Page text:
Most helpful critical review
15 of 19 people found the following review helpful
A review for those interested in wolves.
on 8 March 2012
I have given the product two stars mostly because most amazon 1 star reviews come across as bitter or totally inappropriate "arrived late" etc. Two out of ten would ,perhaps, be more accurate.
I see that those who have given this book less than stellar reviews have had lots of "unhelpful" clicks and some follow up in the comments. This review is for people thinking of buying the book not for those who have read it. I am also going to offer some recommendations for other books.I no longer own this book.
I have had a lifelong interest in the natural world and northern predators in particular. I am especially keen on wolves. The book was bought for me as it seemed to be a neat blending of my two loves of phiolosophy and nature.
I didn't finsh the book I think I got half way through. I put it down at the point where he decided to go vegetarian for moral reasons which is fair enough, I remember that he wrote about the animals having no choice in their role. He then elected (obviously unilaterally) to feed his wolf a vegetarian diet. The book went down at that point.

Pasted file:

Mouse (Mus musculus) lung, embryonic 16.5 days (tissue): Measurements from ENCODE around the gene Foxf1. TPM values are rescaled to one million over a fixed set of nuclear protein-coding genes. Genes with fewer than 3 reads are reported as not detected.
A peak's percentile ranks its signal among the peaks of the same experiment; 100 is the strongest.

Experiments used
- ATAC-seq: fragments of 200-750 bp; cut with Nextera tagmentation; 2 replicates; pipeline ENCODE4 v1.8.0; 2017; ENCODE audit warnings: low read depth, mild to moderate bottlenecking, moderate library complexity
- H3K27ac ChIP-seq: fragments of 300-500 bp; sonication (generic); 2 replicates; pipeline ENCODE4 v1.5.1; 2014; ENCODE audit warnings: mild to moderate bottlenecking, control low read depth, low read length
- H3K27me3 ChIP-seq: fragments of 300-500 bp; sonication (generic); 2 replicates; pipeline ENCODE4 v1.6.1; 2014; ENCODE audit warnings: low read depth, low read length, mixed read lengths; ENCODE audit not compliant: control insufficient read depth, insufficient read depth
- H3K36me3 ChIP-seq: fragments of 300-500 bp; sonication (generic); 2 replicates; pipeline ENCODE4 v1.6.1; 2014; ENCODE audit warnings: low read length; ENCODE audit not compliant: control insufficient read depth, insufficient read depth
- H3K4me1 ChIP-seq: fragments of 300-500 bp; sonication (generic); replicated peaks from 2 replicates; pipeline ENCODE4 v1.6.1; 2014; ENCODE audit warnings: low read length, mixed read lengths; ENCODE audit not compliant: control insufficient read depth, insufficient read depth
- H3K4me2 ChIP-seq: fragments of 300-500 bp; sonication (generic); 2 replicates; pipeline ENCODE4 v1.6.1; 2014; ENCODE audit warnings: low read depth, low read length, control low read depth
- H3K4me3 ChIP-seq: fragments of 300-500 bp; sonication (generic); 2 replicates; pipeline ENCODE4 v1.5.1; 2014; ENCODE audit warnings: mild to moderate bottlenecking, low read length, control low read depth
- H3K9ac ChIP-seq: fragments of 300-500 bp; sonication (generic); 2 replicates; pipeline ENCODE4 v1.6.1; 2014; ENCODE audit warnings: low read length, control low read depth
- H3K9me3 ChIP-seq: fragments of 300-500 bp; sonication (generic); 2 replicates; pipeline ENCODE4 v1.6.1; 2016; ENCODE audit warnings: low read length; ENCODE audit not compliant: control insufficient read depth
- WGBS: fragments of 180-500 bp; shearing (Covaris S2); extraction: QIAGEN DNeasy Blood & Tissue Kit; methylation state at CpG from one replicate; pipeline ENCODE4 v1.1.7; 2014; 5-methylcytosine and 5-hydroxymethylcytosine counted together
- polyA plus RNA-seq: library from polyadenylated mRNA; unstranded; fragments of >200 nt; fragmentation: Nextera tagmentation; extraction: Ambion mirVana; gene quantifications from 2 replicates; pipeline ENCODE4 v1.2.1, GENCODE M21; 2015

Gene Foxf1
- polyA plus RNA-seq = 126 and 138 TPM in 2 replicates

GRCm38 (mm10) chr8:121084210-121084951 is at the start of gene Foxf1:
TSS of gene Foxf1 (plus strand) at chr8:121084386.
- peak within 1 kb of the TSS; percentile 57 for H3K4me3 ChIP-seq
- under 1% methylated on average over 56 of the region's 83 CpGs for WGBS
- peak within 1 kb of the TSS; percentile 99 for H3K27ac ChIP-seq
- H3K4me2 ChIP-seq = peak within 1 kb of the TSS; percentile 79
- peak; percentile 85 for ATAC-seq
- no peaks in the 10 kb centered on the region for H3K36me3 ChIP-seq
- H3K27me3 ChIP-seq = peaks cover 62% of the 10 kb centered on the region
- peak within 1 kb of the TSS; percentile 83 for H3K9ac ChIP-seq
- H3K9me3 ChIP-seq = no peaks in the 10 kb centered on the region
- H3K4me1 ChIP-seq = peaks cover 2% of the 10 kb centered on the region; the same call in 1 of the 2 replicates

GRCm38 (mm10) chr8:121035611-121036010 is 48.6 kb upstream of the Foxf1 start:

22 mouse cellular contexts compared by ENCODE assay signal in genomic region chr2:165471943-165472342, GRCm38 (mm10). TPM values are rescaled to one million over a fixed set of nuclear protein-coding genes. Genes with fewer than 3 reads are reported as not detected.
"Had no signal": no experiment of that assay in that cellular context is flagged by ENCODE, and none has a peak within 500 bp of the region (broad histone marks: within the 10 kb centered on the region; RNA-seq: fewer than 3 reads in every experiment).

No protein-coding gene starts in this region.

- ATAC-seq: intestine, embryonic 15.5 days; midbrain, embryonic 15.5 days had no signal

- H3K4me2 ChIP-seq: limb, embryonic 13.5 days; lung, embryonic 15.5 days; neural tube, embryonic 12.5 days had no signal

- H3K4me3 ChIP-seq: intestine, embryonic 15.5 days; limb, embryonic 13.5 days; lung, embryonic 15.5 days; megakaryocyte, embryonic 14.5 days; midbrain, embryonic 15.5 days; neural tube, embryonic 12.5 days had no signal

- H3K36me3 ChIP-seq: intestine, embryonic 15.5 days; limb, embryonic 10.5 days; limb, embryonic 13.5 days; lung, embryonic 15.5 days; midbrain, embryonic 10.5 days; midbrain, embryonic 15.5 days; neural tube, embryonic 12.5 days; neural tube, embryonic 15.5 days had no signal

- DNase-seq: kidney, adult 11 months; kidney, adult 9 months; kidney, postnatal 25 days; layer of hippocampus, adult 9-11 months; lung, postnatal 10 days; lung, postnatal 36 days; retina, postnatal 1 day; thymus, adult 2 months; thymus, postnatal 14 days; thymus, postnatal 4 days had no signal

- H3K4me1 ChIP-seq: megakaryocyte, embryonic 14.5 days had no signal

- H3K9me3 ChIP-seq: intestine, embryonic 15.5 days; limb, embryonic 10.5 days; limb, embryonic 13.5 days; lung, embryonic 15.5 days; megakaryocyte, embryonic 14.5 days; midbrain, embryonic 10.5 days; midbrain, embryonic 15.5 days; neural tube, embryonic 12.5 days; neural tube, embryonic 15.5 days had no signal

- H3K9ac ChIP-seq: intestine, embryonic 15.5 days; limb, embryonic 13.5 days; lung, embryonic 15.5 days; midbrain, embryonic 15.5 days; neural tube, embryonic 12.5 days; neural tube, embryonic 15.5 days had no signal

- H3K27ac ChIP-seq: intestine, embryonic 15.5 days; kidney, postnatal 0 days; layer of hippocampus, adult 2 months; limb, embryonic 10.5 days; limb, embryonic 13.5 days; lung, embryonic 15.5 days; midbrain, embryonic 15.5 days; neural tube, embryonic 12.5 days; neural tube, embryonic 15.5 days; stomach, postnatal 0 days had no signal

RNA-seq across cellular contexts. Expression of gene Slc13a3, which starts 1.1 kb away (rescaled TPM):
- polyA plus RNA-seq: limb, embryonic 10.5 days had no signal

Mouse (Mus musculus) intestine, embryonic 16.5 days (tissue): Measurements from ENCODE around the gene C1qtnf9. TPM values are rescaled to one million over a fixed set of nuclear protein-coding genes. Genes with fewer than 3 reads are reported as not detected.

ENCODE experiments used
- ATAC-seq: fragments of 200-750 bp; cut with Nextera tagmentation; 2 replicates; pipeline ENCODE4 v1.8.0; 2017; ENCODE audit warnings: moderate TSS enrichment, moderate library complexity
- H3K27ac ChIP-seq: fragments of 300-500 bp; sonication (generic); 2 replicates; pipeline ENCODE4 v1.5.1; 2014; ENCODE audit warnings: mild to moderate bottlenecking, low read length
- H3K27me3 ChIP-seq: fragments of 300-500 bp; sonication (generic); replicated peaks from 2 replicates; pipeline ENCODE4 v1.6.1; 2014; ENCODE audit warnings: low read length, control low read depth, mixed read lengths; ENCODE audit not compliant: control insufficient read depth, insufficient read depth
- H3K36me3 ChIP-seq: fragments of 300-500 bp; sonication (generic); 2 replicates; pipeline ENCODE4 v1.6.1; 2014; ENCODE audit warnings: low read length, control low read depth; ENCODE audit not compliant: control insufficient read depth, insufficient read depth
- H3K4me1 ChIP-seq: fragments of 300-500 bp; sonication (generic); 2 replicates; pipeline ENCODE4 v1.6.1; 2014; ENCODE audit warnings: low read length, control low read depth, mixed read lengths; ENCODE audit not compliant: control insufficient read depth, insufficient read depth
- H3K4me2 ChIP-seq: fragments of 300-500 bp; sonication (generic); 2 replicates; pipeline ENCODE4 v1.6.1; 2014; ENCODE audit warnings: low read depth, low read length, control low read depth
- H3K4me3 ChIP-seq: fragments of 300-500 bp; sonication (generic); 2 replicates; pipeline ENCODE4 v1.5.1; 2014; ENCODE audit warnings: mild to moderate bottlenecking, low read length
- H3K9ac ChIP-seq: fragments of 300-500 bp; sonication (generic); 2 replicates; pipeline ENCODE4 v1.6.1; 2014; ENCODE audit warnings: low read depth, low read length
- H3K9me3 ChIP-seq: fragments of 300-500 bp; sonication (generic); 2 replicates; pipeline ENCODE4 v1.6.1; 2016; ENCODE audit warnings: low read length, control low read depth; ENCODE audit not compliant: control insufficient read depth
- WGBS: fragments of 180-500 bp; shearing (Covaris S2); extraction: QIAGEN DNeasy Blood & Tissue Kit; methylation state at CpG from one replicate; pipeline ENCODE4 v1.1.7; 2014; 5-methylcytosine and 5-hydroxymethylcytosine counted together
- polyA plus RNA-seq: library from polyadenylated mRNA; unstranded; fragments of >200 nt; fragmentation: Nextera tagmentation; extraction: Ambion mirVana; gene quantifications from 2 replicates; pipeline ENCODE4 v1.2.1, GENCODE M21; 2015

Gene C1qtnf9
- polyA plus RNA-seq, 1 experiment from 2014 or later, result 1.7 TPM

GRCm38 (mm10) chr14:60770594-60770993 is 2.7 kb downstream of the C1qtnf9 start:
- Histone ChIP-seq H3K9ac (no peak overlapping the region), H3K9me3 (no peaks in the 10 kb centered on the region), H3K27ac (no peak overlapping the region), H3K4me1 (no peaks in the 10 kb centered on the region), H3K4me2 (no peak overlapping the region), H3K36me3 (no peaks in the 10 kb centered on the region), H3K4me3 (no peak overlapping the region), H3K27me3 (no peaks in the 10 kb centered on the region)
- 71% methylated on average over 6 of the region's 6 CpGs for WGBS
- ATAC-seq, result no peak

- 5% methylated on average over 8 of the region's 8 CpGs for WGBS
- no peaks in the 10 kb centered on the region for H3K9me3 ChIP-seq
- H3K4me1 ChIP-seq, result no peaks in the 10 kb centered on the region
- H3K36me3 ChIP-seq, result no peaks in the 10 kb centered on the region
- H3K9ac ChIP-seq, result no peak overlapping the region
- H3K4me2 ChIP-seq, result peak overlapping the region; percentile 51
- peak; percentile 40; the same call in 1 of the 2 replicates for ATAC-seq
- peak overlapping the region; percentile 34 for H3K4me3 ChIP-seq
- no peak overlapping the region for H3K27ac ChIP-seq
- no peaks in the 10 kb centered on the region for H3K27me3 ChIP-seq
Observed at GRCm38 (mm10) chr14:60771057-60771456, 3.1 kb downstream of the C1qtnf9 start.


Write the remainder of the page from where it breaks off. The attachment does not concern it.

The author clearly harbours a deep dislike for humans his self hatred is as profound as his ignorance of ecology and zoology. The book comes across as a series of increasingly thin rationalisations for the choices he has made for himself and his pet. I believe it is illegal to own a wolf except under very special circumstances, this has been addressed in other reviews but the author makes it clear that he owned a 100% wolf at the beginning of the book. That he then makes endless moralistic arguments highlights his amazing inconsistency and the hypocrisy of his arguments. His rugby and beer machismo is also deeply unattractive.
I did think at points that I was looking into the mind of one of those people who tells you their dog is fine while is growls and snaps at your wife and kids. His thinking is much in line with the poor chap in Werner Hertzog's "Grizzly Man".
You won't learn much about philosophy and you certainly won't learn much about wolves.
Anyhow Barry Lopez's fine work "of wolves and Men" is a far more satisfy and frankly less emotional work which actually deals with western man's paradoxical,uncomfortable relationship with wolves and wildness. You could also go with Rolf Petersen's "Wolves of Isle Royale" as a look at wild wolf populations.
However the book I would most strongly recommend is "the Wolf" by David Mech almost certainly the world's foremost expert on the wolf. David Mech had a pet wolf "lightning" for many years he however highlights that the animal was unhappy and unfulfilled with the life he could offer it (in sharp contrast to Rowlands) and said "it is very,very wrong to keep a wolf as a pet". I will leave with a quote from the work. "and lastly to lightning-if it is permissable to address a wolf in print- the only thing I can say is, "I'm sorry"."